“Microbial communities run the world,” says Jo Handelsman, director of the Wisconsin Institute for Discovery at the University of Wisconsin-Madison.
Bacillus bacteria, marked with green fluorescence, changed its growth pattern around other members of the THOR community, spreading around and over other bacteria.
Credit: Gabriel Lozano and Jo Handelsman
Madison, Wis., March 10, 2019.- “People always laugh when I say that,” she adds. “But it’s true.”
Our rich new understanding of microbial communities and their influence on human health or crop productivity has led to the dream of changing these communities to produce benefits. In pursuit of that dream, millions of Americans now take probiotics, beneficial microbes they hope will improve their gut.
But the immense complexity and resiliency of these microbiomes leave researchers unsure how to produce predictable and long-lasting changes for the better.
New research by Handelsman and her collaborators addresses that complexity head-on. The team developed a community they named THOR, three species of bacteria isolated from soybean roots and grown together. The complex community of microbes developed new behaviors together that couldn’t be predicted from the individual members alone — they grew tougher structures known as biofilms, changed how they moved across their environment, and controlled the release of a novel antibiotic.
Each of the three members of THOR has a sequenced genome, and an array of tools are available to easily study the bacteria in isolation and together, which opens up opportunities to start unraveling the complexity of microbial communities like THOR and others. A better understanding of these microbiomes could help scientists figure out how to improve them.
The work is published March 5 in the journal mBio. The work was led by Handelsman lab postdoctoral researcher Gabriel Lozano with collaborators at the UW-Madison Department of Plant Pathology, Yale University and other institutions.
The thunderous name THOR stems from the members of the community: The Hitchhikers Of the Rhizosphere. Years ago, Handelsman’s lab noticed that several bacteria came along for the ride when members of common Bacillus bacteria were isolated from the microbiome of soybean roots, known as the rhizosphere. These hitchhikers only showed themselves when Bacillus bacteria were grown in the cold for several weeks.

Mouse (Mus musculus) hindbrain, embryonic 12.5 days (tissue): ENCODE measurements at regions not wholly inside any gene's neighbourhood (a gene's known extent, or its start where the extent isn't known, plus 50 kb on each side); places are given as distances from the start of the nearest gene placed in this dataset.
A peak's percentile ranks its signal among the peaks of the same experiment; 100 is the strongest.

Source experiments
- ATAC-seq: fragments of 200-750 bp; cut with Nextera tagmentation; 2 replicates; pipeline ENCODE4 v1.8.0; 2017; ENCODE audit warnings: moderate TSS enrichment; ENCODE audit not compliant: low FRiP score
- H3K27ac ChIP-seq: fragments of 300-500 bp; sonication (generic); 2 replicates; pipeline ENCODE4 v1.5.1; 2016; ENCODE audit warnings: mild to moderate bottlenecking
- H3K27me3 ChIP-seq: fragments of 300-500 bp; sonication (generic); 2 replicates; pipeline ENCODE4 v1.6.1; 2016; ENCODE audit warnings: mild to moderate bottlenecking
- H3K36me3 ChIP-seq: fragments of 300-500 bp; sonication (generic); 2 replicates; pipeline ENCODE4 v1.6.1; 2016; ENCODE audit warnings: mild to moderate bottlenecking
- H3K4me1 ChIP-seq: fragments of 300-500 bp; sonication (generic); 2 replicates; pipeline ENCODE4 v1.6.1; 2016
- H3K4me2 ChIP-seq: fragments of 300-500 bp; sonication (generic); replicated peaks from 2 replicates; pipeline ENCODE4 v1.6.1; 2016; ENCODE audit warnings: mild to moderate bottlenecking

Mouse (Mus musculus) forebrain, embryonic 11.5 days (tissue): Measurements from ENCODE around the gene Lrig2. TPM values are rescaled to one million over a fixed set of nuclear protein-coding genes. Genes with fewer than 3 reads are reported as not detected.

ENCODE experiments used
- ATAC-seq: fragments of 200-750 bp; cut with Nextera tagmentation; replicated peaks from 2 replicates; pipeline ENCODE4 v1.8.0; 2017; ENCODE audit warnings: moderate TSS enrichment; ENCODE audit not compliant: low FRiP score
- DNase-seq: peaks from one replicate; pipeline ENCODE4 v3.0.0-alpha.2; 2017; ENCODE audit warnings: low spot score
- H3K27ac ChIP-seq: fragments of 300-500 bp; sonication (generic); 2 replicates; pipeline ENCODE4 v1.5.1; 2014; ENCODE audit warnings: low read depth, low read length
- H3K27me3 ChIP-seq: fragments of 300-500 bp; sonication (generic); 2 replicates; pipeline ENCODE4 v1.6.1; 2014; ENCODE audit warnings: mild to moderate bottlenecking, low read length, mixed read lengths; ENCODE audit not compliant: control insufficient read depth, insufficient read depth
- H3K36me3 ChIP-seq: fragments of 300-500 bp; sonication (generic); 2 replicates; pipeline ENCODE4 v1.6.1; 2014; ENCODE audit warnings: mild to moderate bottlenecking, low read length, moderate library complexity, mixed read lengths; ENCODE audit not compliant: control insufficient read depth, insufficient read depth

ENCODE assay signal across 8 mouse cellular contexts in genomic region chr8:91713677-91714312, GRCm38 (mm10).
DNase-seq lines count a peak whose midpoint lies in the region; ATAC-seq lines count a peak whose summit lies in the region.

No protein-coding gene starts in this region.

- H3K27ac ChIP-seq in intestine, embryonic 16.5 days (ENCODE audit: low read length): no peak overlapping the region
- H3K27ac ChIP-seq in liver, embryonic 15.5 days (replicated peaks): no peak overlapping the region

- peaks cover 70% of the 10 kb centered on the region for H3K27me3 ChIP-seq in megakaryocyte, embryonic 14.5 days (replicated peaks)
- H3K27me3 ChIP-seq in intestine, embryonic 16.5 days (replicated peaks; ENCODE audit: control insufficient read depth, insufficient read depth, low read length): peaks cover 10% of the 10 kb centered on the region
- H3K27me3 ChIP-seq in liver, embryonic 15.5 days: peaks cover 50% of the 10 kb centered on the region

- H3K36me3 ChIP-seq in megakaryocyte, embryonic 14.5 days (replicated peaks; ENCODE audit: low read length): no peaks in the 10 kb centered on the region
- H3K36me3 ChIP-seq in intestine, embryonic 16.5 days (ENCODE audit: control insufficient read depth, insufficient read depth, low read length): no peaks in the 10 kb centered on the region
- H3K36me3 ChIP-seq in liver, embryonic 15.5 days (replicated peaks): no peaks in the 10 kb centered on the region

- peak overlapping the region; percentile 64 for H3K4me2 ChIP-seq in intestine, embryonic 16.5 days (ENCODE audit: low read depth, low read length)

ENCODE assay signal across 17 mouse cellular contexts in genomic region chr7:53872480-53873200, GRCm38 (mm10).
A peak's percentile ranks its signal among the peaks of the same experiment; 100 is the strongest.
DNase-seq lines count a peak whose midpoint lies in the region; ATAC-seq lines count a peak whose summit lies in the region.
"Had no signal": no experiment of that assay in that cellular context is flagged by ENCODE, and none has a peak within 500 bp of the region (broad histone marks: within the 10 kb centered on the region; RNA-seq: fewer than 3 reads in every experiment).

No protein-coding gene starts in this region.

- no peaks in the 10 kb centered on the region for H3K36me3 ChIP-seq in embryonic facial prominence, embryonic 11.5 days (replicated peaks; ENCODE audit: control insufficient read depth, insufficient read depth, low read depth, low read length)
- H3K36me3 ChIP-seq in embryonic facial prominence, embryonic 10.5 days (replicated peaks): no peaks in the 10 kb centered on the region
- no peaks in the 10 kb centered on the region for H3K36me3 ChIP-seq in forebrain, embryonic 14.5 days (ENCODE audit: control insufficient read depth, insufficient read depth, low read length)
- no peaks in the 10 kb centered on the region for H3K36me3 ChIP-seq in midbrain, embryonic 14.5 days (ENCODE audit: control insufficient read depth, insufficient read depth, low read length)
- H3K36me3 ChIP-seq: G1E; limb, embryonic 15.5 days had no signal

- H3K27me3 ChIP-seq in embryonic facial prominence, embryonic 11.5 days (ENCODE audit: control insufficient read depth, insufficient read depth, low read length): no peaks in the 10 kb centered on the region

Those tight associations between different species suggest they could serve as a model community to test how complex traits emerge when multiple species share the same space. The researchers settled on species from the Pseudomonas and Flavobacterium groups of bacteria to grow and study alongside Bacillus.
Combined, the members of THOR boasted some 15,000 genes and were capable of producing thousands of small molecules, creating “layers of complexity” over time and across space, says Handelsman.
When grown alone, the Pseudomonas member of THOR produces a biofilm, a hearty structure that protects the bacteria from its environment. Biofilms gum up implants used in medicine and make bacteria resistant to antibiotics. When all three members of THOR were grown together, the community produced two times as much biofilm and the biofilm lasted longer than when Pseudomonas was alone.
“Even when their populations are small, these other species are sparking larger biofilms,” says Handelsman.
Other complex traits emerged in THOR as well. The Bacillus member reduced the production of antibiotics made by Pseudomonas, protecting Flavobacterium from their effects. And the other members of THOR induced Bacillus colonies to grow out like the branches of a tree, spreading over and around the other bacteria in complex patterns.
Many efforts to manipulate microbiomes are focused on improving human health, and model communities like THOR could help scientists understand how complex microbial relationships can be altered to benefit us.
But THOR’s information about the microbiome of plant roots, the rhizosphere, is just as vital. The rhizosphere helps glue soil together, preventing erosion. And soil locks up three times more carbon than floats in the atmosphere, making it an important element in addressing climate change. Knowing how individual microbes come together to produce the rich, complex behavior of the soil microbiome may be a key to maximizing the benefit we derive from these unseen communities.
“It’s one of the most critical relationships we have,” says Handelsman.